After Ukrainian forces regained control of the port city of Kherson last November, following eight months of Russian occupation, some journalists entered the liberated city within hours. Without formal permission to be there, they documented the jubilant crowds welcoming soldiers with hugs and Ukrainian flags. Ukrainian officials, who tightly control press access to the front lines, responded by revoking the journalists’ press credentials, claiming that they had “ignored existing restrictions.”
In the months since then, as Ukraine has sought to liberate more territory occupied by Russia, the Ukrainian government has intensified its efforts to control the narrative of the war by tightening journalists’ access to the conflict. “After that, things started getting worse. … They have tried to place more control on journalists,” Katerina Sergatskova, editor-in-chief of Zaborona Media, an independent Ukrainian publication, told The Intercept. “Now it’s really hard to make reports from Kherson, for example.”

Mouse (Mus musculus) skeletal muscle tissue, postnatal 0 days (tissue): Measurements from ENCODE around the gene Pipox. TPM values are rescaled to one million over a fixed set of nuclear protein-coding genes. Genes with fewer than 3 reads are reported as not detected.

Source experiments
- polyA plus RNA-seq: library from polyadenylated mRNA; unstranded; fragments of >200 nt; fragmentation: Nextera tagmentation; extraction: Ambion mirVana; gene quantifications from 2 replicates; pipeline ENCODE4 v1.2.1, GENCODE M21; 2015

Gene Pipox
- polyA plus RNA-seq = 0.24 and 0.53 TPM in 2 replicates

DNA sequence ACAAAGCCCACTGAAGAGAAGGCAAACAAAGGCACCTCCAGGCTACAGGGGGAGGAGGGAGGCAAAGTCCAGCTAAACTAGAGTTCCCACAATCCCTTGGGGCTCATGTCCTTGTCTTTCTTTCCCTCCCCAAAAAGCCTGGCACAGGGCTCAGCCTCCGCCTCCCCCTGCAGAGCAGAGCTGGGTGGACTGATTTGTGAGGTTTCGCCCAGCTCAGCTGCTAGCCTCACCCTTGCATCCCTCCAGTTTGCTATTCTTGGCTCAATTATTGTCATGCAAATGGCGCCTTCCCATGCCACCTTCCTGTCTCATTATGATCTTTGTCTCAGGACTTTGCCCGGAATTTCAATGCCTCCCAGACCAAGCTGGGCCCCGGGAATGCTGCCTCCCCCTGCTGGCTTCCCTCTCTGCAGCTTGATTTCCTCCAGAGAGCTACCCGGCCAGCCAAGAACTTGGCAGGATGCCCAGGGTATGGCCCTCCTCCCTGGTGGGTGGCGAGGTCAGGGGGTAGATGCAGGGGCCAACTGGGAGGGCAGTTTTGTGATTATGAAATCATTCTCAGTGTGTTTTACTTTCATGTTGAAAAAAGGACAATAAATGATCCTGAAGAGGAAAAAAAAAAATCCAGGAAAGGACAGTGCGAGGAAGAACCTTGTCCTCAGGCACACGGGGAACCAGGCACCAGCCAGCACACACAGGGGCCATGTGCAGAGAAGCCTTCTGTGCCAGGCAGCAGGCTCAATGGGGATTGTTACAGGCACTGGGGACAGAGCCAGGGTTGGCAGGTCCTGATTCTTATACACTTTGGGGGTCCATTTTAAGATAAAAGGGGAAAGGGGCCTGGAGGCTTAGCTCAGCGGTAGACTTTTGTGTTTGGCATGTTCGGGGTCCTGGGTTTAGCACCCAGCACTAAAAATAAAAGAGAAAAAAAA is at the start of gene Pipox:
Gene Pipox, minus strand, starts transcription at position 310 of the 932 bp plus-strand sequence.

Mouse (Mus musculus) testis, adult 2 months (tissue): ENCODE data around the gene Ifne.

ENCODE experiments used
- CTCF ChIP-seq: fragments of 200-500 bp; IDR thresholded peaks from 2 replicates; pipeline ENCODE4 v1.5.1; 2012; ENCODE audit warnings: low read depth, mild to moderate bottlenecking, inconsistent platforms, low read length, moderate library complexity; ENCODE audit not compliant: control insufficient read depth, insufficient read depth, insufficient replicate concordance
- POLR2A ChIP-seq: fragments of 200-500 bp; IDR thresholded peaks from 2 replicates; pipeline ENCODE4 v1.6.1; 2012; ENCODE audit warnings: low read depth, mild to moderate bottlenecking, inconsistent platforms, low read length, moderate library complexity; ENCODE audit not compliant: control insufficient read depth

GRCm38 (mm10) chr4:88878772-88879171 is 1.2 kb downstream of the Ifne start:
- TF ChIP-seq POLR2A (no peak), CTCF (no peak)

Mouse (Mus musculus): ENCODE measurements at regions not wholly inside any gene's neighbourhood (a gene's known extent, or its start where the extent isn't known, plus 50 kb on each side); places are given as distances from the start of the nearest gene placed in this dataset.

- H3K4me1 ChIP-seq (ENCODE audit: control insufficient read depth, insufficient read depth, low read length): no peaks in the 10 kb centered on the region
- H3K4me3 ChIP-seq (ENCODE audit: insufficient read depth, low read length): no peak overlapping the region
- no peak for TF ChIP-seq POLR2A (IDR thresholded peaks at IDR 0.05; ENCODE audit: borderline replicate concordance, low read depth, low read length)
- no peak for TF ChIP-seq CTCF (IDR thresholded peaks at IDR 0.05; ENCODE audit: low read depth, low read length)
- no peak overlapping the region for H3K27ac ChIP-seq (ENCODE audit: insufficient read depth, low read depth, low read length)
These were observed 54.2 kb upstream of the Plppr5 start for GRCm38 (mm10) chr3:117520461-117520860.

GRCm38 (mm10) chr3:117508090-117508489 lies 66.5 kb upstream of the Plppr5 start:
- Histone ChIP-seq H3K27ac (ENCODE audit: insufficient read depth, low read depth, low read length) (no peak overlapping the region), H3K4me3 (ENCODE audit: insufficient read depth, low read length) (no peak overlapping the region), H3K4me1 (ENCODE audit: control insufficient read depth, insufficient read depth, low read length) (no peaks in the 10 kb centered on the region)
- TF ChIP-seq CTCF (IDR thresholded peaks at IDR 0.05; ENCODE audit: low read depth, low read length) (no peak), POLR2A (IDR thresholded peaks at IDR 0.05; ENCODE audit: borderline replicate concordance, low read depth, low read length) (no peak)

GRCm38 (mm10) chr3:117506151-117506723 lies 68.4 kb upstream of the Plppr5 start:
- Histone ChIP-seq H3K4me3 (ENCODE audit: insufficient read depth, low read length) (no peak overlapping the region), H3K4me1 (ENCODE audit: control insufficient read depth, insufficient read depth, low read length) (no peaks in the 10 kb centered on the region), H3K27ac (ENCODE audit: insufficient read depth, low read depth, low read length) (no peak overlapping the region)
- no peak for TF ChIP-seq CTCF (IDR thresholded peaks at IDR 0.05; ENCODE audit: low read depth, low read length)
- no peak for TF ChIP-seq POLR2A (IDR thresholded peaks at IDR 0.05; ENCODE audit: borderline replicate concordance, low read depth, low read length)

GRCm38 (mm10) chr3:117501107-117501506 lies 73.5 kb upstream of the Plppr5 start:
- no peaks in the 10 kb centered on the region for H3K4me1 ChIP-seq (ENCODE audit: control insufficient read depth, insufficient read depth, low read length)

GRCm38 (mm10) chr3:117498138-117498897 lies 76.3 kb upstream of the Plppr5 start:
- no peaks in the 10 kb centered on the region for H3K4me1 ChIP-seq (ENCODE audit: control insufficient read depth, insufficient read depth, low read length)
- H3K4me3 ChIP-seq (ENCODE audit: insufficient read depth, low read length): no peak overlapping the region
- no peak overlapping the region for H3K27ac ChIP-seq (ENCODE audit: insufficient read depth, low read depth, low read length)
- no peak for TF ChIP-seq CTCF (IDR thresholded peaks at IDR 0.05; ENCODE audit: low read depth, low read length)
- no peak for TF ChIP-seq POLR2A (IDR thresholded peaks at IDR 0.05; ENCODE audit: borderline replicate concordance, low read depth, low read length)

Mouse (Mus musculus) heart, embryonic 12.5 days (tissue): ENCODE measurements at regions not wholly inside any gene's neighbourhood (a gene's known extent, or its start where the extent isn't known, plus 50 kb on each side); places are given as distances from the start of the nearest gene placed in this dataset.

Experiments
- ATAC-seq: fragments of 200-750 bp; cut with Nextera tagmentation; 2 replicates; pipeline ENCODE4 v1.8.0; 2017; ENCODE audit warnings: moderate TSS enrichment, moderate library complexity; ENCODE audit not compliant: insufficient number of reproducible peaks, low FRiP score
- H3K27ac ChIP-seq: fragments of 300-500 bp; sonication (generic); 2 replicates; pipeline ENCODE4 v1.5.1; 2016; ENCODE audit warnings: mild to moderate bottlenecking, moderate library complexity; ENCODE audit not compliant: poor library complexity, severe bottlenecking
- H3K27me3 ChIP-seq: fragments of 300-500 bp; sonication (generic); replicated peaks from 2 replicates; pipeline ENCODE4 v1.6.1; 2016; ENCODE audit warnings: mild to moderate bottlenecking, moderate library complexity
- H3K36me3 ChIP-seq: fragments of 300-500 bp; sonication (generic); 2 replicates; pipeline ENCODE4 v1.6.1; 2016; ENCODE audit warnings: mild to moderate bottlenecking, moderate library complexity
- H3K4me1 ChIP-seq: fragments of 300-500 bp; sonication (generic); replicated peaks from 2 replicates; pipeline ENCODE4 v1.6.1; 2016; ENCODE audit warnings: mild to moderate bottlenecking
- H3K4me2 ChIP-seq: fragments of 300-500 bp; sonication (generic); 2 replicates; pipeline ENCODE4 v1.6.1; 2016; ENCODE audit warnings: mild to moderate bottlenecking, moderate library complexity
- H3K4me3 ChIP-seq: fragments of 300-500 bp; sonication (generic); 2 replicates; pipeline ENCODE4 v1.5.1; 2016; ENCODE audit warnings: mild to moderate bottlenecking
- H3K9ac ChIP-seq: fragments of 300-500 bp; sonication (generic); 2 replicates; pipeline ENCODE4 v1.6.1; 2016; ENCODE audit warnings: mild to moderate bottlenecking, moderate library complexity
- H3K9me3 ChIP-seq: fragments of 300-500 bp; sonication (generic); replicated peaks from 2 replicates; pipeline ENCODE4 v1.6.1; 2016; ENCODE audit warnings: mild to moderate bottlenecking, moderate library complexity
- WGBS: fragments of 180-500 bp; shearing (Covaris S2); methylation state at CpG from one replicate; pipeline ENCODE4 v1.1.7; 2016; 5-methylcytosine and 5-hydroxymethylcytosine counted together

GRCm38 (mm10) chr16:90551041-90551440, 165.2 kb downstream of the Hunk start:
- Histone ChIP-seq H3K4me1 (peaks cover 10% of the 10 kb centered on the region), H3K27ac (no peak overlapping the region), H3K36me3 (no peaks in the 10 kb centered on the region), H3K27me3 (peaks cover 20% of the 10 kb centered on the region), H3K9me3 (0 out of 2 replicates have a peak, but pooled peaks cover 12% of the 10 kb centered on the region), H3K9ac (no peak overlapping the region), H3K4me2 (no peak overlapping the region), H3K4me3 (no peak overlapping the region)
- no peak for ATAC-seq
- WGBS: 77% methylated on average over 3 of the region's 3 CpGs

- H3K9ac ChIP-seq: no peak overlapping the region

Since Russia launched its full-scale invasion last year, Ukrainian authorities have threatened, revoked, or denied press credentials of journalists working for half a dozen Ukrainian and foreign news outlets because of their coverage, the news outlet Semafor reported earlier this month. In one recent example, Ukraine’s Ministry of Defense did not renew the press credentials of a Ukraine-based photographer who accused the country’s security services of subjecting him to interrogations, a lie detector test, and accusations that he was working against Ukraine’s “national interest.” Government officials restored Anton Skyba’s accreditation last week, following a pressure campaign by colleagues and press freedom advocates, who have been denouncing tightening restrictions on media access to the front lines. But the episode put a spotlight on tensions between Ukrainian authorities and the journalists covering the conflict that have quietly escalated in recent months. Veteran war correspondents, for their part, are accusing Ukrainian officials of making reporting on the reality of the war, with rare exceptions, nearly impossible.
“The Ukrainian government has made it virtually impossible for journalists to do real front line reportage.”